14 Oct Have you been ‘phubbing’ your loved ones? We can help.
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We’ve all been there – you’re sitting at the kitchen table for family dinner and everyone around you is on their phone. Or, perhaps you are finally out for dinner with a friend and they are distractedly talking to you whilst answering work emails. This bad habit is called ‘phubbing’ and we are all recipients of it – which means we are probably all guilty of it too. More than 17% of people in a recent study admitted to phubbing those around them over 4 times a day– and 71% of millennials admit to doing it deliberately to get out of awkward situations.
What is ‘phubbing’
Phubbing – a direct contraction of the words ‘phone’ and ‘snubbing’, can take many forms. It could be when you are having a hard conversation with someone and they get an email that they NEED to respond to right there and then, or perhaps when you are with family and your friends send you a hilarious message so you oh-so-subtly respond under the table, it could even be checking the weather, or checking a news story referenced in the conversation. If you are not sharing your screen with the other person in the conversation you are phubbing them, and we all know how annoying that can be when people aren’t truly listening.
Why is it a problem?
We all know how it feels to be phubbed – you can start to feel that you are not important enough, that you are boring and that the person you are speaking to doesn’t value your input into the conversation, all of which perpetuates the breakdown of human connection that we have experienced over the course of this pandemic. It has been 18 months of not being able to speak to each other freely except through technology and we all said throughout that as soon as it ended we would put down our devices, valuing in person interaction all the more. Yet this has somehow not been the result, we’re still phubbing our loved ones just as much. Phubbing has been linked to a decease in marriage satisfaction, as well as a decrease in the perception of one’s quality of life and general mental health- it does have real-world consequences. We need to stop.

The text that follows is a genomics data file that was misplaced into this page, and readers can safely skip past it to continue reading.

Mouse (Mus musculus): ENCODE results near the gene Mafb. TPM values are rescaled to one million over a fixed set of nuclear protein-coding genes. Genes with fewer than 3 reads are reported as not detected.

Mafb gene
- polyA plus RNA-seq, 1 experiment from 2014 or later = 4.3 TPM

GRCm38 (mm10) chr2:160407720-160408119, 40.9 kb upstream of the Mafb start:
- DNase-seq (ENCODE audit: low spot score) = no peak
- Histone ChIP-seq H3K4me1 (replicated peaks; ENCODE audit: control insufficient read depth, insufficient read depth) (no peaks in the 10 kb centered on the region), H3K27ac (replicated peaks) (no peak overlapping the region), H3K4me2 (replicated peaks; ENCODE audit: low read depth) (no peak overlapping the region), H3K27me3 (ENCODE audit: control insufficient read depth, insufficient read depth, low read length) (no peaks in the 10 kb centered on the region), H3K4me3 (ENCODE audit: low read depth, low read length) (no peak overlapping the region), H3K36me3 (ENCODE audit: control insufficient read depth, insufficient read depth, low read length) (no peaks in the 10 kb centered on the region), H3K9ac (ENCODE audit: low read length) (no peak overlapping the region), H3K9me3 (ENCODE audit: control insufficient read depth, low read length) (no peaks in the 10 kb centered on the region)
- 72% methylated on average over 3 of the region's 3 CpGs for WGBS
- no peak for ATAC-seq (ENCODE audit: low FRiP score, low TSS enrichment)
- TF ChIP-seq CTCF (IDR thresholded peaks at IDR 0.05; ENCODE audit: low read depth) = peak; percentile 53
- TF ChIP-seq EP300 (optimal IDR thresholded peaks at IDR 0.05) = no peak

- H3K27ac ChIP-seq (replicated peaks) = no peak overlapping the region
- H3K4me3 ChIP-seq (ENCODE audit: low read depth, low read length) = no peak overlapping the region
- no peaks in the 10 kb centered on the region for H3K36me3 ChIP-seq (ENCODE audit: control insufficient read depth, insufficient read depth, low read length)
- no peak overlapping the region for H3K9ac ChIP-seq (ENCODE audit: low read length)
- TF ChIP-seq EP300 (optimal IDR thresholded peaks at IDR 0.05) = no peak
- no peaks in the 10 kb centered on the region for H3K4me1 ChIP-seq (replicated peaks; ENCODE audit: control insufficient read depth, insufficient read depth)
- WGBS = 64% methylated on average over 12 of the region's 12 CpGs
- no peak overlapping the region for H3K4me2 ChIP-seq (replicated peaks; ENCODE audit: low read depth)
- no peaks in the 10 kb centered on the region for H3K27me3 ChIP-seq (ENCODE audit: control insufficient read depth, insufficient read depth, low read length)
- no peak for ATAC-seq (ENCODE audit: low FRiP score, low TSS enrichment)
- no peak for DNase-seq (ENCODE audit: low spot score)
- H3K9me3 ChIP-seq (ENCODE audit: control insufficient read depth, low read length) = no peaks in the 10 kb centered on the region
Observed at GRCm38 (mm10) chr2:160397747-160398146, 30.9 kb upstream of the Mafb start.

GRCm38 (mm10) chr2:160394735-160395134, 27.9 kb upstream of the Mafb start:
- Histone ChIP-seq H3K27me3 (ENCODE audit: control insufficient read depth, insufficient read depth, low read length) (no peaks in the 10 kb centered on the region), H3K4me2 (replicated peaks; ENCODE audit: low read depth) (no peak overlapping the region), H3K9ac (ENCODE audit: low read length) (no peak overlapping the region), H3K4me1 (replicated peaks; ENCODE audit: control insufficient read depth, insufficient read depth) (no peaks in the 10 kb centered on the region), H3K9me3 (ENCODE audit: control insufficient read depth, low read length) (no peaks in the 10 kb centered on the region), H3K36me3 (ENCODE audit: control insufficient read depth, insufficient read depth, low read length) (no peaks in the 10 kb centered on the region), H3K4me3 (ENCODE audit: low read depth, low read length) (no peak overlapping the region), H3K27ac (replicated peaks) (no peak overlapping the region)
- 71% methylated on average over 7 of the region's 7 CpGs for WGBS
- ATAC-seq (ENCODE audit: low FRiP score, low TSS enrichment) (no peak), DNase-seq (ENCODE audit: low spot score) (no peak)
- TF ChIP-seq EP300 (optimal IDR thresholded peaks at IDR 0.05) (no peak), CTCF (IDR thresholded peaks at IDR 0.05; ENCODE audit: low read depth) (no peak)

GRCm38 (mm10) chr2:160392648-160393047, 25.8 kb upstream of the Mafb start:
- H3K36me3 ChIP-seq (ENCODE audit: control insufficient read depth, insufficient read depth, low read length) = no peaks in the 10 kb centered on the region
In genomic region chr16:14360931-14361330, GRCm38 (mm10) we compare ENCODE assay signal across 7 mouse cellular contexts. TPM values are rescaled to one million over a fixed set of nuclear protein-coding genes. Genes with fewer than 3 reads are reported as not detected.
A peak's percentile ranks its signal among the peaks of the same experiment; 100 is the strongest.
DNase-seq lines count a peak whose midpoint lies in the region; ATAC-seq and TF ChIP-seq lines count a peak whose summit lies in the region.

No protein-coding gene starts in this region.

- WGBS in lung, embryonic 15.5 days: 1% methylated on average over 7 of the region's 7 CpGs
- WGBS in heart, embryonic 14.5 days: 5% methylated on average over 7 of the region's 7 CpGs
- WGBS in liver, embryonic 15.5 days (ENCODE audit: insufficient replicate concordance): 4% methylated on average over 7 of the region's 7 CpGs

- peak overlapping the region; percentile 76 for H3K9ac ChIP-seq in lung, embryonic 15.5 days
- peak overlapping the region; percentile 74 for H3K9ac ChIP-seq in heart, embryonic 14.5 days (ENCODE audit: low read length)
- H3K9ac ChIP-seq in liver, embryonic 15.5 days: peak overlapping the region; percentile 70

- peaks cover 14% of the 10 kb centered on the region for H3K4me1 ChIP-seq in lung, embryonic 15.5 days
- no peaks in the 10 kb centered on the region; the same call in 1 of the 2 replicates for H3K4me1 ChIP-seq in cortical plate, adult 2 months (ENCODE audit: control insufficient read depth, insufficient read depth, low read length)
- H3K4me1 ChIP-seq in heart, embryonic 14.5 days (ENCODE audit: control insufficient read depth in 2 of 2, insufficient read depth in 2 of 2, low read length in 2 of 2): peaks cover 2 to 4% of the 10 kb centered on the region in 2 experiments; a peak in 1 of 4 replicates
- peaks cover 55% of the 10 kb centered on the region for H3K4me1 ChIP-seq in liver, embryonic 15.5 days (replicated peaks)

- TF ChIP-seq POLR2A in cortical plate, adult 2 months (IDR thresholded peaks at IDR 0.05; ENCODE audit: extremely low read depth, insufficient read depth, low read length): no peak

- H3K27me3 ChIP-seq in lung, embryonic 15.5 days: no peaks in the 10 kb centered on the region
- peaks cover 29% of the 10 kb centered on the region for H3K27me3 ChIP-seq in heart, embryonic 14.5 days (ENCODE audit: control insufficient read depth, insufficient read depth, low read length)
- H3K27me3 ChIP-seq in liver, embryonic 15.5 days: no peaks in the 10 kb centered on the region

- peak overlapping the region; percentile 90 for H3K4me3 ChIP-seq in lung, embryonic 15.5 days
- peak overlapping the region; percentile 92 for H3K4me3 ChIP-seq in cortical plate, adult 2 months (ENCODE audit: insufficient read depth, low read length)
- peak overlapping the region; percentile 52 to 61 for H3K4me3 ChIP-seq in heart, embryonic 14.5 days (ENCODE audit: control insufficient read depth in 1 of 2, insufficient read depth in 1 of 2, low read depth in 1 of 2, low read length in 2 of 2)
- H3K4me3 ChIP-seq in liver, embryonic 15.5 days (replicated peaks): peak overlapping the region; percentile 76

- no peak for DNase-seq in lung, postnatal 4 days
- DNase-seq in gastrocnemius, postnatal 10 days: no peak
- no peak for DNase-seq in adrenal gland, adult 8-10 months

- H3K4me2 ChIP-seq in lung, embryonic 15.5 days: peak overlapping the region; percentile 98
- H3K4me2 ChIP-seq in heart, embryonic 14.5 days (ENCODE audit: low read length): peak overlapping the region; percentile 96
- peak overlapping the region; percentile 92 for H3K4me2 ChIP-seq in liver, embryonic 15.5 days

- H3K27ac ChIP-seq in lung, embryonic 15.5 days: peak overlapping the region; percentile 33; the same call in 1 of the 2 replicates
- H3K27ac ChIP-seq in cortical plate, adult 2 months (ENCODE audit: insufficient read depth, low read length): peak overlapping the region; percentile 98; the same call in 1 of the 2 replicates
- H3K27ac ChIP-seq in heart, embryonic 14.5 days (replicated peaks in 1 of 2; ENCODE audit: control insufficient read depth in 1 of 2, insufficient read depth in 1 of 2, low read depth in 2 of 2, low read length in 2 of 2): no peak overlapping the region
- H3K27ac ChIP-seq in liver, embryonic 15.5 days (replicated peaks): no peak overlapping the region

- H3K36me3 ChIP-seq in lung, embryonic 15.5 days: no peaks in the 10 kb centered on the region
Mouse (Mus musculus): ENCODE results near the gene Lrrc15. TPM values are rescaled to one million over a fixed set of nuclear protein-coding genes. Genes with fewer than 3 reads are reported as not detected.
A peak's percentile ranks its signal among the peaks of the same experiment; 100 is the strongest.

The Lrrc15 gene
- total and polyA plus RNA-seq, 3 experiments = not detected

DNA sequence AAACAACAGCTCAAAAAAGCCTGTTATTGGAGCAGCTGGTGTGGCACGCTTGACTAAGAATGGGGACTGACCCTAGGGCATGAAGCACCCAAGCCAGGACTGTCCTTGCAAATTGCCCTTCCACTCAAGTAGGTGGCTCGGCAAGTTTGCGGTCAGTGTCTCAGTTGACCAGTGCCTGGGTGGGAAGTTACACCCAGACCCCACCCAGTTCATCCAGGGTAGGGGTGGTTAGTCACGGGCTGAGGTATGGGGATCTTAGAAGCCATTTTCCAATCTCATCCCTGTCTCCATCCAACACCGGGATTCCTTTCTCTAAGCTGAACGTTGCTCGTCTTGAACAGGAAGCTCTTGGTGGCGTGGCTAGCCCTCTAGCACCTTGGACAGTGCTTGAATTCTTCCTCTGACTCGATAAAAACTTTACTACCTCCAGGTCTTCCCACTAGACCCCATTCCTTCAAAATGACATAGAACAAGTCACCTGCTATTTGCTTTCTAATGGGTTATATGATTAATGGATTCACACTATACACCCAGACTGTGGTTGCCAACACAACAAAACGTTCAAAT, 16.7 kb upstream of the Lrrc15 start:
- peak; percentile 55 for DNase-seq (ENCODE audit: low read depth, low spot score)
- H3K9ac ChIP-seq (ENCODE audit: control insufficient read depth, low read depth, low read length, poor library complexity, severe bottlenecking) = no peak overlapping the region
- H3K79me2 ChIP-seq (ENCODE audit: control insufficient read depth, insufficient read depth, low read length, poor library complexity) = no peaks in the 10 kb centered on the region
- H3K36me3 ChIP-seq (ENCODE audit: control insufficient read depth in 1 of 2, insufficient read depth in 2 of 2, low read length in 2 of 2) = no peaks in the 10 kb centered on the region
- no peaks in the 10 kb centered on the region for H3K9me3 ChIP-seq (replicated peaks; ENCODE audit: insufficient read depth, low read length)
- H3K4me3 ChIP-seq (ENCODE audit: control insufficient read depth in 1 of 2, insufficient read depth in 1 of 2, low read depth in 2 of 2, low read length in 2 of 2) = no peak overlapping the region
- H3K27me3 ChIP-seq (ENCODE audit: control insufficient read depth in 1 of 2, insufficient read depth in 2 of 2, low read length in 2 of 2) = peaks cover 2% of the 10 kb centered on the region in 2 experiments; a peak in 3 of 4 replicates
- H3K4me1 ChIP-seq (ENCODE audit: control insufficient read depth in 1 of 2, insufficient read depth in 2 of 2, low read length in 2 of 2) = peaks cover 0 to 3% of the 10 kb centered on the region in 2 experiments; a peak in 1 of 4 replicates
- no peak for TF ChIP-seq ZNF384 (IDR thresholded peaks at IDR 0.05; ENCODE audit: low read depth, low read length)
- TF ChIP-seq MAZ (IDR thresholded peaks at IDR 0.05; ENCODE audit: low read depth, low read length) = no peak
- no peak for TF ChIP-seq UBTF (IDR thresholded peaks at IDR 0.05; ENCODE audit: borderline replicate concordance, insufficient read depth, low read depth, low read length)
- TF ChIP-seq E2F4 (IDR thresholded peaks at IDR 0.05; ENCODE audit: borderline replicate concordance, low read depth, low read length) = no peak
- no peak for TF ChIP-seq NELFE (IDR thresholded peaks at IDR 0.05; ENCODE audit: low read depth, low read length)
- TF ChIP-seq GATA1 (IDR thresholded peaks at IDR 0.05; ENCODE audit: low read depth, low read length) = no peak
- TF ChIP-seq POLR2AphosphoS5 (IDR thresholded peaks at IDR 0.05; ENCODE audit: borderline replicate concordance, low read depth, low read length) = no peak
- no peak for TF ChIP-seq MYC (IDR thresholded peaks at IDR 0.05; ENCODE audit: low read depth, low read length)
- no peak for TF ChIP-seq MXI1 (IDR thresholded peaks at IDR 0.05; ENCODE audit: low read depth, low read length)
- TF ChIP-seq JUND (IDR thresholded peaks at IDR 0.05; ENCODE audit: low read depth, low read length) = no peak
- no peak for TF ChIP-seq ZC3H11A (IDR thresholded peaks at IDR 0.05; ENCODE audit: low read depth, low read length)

How to stop
Phubbing is a reciprocal activity – if you take out your phone in a conversation *even if it is just to answer an essential work query* those you are talking with are more likely to do so too. Therefore, the first step we suggest to improve your experience of phubbing with others is to cut it out yourself. When you start a conversation with someone make an active effort to consciously put your phone away. Don’t leave it face up on the table ready to distract you, put it in your bag out of sight. Studies have shown that a phone on the desk reduces your IQ even when you are not using it, so put it away. If you have important aspects of your life to keep connected with (such as children), you can make periodic trips to the ‘bathroom’ to use your phone. Or ask your companion if it’s OK if you quickly check your phone in a break in the conversation. Once you make that first step, you’ll be pleasantly surprised at the difference it inspires in others, even if you don’t tell them anything about your new strategy. Give it a go and watch the difference it makes to all your interactions.
If you want to learn more about ‘phubbing’ and the many other ways in which our digital habits are changing our lives – and how to fix that – you can read more in Tanya Goodin’s new book: ‘My Brain Has Too Many Tabs Open’.